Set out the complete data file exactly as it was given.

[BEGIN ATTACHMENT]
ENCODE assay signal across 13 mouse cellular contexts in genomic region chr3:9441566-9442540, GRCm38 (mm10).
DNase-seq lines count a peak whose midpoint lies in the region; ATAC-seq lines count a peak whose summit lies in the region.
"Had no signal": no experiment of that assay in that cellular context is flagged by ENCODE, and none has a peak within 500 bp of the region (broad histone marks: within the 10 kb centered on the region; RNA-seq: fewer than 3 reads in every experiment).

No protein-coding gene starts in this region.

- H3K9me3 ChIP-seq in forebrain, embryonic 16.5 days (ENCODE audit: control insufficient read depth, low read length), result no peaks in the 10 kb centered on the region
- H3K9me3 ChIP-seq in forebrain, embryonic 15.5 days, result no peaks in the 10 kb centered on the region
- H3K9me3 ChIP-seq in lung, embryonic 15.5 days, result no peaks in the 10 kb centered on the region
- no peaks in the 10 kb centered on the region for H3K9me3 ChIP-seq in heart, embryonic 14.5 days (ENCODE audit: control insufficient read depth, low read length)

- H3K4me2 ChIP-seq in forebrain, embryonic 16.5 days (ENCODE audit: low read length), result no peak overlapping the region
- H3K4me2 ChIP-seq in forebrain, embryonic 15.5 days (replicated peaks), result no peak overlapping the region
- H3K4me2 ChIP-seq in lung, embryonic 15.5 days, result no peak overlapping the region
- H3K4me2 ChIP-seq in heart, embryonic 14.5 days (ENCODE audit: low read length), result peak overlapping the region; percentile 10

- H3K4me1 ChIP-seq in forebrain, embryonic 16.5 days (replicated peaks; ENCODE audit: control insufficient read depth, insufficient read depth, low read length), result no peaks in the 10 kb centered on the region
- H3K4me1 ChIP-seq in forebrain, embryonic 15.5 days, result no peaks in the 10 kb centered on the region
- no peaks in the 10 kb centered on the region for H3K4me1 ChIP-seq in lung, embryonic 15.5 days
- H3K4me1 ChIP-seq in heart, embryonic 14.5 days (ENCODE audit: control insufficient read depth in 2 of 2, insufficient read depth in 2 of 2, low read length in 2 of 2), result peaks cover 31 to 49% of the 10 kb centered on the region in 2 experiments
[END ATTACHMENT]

ENCODE assay signal across 13 mouse cellular contexts in genomic region chr3:9441566-9442540, GRCm38 (mm10).
DNase-seq lines count a peak whose midpoint lies in the region; ATAC-seq lines count a peak whose summit lies in the region.
"Had no signal": no experiment of that assay in that cellular context is flagged by ENCODE, and none has a peak within 500 bp of the region (broad histone marks: within the 10 kb centered on the region; RNA-seq: fewer than 3 reads in every experiment).

No protein-coding gene starts in this region.

- H3K9me3 ChIP-seq in forebrain, embryonic 16.5 days (ENCODE audit: control insufficient read depth, low read length), result no peaks in the 10 kb centered on the region
- H3K9me3 ChIP-seq in forebrain, embryonic 15.5 days, result no peaks in the 10 kb centered on the region
- H3K9me3 ChIP-seq in lung, embryonic 15.5 days, result no peaks in the 10 kb centered on the region
- no peaks in the 10 kb centered on the region for H3K9me3 ChIP-seq in heart, embryonic 14.5 days (ENCODE audit: control insufficient read depth, low read length)

- H3K4me2 ChIP-seq in forebrain, embryonic 16.5 days (ENCODE audit: low read length), result no peak overlapping the region
- H3K4me2 ChIP-seq in forebrain, embryonic 15.5 days (replicated peaks), result no peak overlapping the region
- H3K4me2 ChIP-seq in lung, embryonic 15.5 days, result no peak overlapping the region
- H3K4me2 ChIP-seq in heart, embryonic 14.5 days (ENCODE audit: low read length), result peak overlapping the region; percentile 10

- H3K4me1 ChIP-seq in forebrain, embryonic 16.5 days (replicated peaks; ENCODE audit: control insufficient read depth, insufficient read depth, low read length), result no peaks in the 10 kb centered on the region
- H3K4me1 ChIP-seq in forebrain, embryonic 15.5 days, result no peaks in the 10 kb centered on the region
- no peaks in the 10 kb centered on the region for H3K4me1 ChIP-seq in lung, embryonic 15.5 days
- H3K4me1 ChIP-seq in heart, embryonic 14.5 days (ENCODE audit: control insufficient read depth in 2 of 2, insufficient read depth in 2 of 2, low read length in 2 of 2), result peaks cover 31 to 49% of the 10 kb centered on the region in 2 experiments